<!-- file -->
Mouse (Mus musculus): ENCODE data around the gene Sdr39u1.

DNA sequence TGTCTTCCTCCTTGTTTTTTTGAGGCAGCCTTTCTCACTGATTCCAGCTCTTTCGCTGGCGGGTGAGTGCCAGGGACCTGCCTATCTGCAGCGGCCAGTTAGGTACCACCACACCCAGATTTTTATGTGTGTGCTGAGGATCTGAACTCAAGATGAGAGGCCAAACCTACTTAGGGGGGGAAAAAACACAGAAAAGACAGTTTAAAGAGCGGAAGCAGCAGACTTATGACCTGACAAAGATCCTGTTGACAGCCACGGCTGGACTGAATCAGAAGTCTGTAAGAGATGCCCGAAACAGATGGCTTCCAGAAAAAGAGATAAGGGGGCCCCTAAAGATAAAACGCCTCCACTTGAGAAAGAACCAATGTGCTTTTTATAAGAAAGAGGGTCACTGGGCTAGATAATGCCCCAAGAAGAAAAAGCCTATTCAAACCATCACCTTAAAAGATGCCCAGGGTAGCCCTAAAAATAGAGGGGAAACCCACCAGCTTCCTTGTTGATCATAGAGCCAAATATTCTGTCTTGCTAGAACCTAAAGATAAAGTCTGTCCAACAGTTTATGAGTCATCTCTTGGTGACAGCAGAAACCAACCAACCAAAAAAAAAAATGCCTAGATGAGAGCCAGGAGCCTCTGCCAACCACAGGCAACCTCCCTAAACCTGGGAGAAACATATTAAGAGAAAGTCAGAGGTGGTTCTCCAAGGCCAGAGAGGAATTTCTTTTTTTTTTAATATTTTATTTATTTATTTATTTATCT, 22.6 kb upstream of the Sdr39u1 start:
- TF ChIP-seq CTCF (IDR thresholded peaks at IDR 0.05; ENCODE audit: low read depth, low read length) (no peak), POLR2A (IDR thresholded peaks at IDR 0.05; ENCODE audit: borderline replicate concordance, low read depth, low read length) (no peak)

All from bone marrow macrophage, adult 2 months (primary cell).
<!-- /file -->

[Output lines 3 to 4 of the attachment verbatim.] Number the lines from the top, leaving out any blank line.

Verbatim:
- TF ChIP-seq CTCF (IDR thresholded peaks at IDR 0.05; ENCODE audit: low read depth, low read length) (no peak), POLR2A (IDR thresholded peaks at IDR 0.05; ENCODE audit: borderline replicate concordance, low read depth, low read length) (no peak)

All from bone marrow macrophage, adult 2 months (primary cell).